Home Maintenance Checklist
Ask a homeowner what the one downside of home ownership is, and you’ll likely hear two words:
Home systems inevitably fail over time, from kitchen appliances to pipes to heating and AC systems, and when they fail, they cost money to fix. (Sometimes a lot of money). But there are some things you can start doing today to help items in your home last a little longer.
Not sure where to start or what to do?
Here’s our complete home maintenance checklist for every room in the house.
Everyone wants to live in comfort, which means having safe, functional air conditioning and heating systems throughout your home. Here’s what to do to keep your HVAC systems in tip-top shape.
Change Air Filters
HVAC pros recommend changing or cleaning the air filters in your AC unit at least every 45-90 days.
Air filters exist to catch harmful contaminants in the air, and you can improve the air quality in your home by changing them regularly. Clean air filters can also reduce the need for expensive AC repairs.
Cover Exterior AC Units
Whether you have window air conditioners or an exterior AC unit, be sure to cover them in cold weather months when you don’t use them. This will protect your unit from the elements, and it’s a quick and easy fall maintenance task that you can perform in a matter of minutes.
Tune Up Your Heating System
Don’t mess with furnace filters or boiler systems unless you’re an HVAC professional.
Schedule an appointment with an HVAC technician in late summer or early fall. They’ll tune your system and check that your heater is safe to run before the cold air blows in.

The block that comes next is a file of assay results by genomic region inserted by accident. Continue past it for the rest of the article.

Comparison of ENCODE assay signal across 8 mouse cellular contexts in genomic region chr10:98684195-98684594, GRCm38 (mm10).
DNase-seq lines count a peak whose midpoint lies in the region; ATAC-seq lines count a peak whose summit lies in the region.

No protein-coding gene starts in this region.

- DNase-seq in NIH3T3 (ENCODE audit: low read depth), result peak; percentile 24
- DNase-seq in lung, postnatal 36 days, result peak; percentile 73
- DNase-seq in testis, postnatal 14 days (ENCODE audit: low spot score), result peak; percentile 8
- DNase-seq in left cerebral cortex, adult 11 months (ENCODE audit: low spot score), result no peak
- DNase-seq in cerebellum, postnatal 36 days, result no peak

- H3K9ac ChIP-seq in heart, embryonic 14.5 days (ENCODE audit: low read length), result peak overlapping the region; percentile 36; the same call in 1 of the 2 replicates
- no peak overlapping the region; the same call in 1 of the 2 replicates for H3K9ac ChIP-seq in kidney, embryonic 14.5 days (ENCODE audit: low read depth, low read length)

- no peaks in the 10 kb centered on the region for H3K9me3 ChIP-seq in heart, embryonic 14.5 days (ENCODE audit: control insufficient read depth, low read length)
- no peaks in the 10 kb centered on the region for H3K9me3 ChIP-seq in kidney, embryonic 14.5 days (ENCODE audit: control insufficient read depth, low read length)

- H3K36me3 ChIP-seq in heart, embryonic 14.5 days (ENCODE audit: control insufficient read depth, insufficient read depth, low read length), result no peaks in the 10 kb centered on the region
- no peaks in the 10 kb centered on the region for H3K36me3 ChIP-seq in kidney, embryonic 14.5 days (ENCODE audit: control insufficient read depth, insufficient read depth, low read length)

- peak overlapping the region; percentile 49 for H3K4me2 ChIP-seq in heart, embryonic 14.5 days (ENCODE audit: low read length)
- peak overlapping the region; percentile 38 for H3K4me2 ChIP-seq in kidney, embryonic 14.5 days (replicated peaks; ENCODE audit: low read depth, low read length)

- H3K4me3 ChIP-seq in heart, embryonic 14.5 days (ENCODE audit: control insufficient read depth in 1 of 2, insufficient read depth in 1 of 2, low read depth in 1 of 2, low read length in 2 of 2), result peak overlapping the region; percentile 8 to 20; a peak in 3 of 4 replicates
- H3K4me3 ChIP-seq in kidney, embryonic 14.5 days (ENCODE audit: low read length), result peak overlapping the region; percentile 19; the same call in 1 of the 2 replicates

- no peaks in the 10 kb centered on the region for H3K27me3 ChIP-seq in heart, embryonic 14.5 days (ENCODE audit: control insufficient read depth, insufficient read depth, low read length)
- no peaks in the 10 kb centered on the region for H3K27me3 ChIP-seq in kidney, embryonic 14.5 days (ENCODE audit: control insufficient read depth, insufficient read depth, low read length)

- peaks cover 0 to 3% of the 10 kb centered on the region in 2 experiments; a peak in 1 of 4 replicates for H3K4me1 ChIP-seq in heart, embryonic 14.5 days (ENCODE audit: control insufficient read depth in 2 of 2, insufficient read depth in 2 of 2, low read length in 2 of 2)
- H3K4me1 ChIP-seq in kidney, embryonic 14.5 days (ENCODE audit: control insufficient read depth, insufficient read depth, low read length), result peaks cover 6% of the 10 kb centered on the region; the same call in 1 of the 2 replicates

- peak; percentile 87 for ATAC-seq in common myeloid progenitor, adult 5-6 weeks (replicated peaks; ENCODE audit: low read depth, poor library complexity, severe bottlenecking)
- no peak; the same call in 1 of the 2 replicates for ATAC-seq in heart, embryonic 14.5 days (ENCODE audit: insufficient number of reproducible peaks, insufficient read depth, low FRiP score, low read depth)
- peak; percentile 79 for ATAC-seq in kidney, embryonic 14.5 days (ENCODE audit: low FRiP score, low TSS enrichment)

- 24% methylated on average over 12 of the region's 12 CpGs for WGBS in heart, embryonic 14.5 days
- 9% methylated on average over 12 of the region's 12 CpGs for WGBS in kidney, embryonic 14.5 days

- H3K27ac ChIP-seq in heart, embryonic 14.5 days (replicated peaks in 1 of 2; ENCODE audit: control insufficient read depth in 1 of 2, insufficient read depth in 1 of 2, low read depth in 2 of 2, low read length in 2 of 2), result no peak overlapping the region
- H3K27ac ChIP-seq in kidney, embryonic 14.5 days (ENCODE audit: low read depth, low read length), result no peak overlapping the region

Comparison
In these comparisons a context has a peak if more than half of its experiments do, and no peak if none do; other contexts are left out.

Check Fireplace Flues and Chimneys
Before the warm air dissipates and the cold settles in, have your fireplace flues checked and chimney swept. Chimneys are susceptible to soot and debris buildup, even if you don’t have a wood-burning fireplace.
Have a tankless hot water heater? See: Tankless Water Heater Maintenance [+ Installation Guide]
Kitchens and Baths
Kitchens and bathrooms are some of the most-used rooms in the home. Put these maintenance tasks on your bi-annual to-do list, and you can solve minor issues before they turn into big problems.
Clean Your Drains
Cleaning your drains on a regular basis helps prevent clogs, fight odors, and prevent all sorts of hair and gunk from backing up beneath the surface. With simple ingredients, such as baking soda and vinegar, keeping the drains in your sinks, tubs, showers, and dishwasher clean is easy.
Don’t forget to clean your garbage disposal too!
It’s a good idea to recaulk your tubs and showers about once every five years.
Caulk cracks and peels with time, and when it does, mold and mildew can form behind it. With a tube of caulk, a caulking gun, and a bit of patience, caulking trim is easy to do!
Seal Tile Grout
Like caulk, tile grout in showers and tubs can be a breeding ground for mold and mildew, especially if it’s old. If you notice any spots on your grout or smell mildew, it’s time to re-seal your tile grout.